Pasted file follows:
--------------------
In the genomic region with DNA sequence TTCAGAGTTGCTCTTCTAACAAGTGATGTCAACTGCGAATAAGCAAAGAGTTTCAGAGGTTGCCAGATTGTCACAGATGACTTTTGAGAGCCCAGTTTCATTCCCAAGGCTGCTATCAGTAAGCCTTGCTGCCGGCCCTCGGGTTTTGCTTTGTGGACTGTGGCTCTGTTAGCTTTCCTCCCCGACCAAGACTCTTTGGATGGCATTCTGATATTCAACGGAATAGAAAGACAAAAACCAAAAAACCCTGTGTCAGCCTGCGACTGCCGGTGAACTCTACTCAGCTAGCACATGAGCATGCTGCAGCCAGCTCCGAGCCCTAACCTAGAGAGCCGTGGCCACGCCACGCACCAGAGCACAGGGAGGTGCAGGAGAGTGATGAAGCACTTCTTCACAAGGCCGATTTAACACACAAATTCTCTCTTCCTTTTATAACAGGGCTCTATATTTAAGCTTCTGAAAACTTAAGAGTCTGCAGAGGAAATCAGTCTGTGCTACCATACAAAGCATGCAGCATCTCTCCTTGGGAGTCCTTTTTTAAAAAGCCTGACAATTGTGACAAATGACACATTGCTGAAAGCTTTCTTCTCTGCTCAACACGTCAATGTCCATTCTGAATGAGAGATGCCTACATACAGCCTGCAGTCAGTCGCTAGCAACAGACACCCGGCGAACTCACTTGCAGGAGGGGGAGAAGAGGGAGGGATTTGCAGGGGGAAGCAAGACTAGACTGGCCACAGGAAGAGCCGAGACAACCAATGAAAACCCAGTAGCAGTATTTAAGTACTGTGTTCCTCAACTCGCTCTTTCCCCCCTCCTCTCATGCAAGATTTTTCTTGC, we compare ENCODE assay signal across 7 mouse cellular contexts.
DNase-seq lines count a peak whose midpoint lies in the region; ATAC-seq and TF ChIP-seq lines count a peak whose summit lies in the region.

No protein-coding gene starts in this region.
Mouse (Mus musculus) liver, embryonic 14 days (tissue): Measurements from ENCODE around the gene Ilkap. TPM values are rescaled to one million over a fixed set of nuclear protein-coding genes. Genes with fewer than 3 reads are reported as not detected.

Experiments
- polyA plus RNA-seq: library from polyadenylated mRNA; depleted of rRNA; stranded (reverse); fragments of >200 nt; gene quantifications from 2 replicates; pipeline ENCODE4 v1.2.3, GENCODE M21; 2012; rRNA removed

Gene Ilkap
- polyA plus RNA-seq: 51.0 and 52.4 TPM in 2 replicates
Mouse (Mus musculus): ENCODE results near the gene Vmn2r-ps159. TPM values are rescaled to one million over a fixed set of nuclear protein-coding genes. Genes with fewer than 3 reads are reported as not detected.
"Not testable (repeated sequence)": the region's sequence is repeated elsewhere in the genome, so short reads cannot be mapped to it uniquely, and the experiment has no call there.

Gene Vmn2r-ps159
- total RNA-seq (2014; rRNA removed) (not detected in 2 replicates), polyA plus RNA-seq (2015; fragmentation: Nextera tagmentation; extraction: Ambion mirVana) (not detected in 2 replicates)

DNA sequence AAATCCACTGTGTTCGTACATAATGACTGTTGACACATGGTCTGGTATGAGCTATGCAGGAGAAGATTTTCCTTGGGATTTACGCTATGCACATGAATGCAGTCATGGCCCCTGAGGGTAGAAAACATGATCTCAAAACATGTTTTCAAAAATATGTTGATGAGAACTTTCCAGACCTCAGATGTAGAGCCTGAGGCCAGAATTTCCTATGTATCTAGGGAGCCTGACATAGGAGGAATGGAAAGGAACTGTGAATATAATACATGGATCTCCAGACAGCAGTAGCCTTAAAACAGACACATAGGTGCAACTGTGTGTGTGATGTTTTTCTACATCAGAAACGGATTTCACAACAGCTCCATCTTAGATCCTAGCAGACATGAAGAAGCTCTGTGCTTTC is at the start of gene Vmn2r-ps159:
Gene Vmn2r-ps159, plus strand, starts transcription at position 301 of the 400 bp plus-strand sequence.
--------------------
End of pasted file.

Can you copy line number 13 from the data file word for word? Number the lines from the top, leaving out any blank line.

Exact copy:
DNA sequence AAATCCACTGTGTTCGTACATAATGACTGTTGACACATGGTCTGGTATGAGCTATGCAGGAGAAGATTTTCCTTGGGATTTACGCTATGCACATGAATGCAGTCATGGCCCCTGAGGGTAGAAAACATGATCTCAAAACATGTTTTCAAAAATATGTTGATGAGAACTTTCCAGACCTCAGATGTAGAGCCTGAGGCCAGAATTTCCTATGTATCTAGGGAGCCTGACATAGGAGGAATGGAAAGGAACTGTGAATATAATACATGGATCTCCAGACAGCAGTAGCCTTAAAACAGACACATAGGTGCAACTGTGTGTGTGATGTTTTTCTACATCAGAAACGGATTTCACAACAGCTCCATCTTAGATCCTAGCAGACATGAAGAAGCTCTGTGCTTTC is at the start of gene Vmn2r-ps159: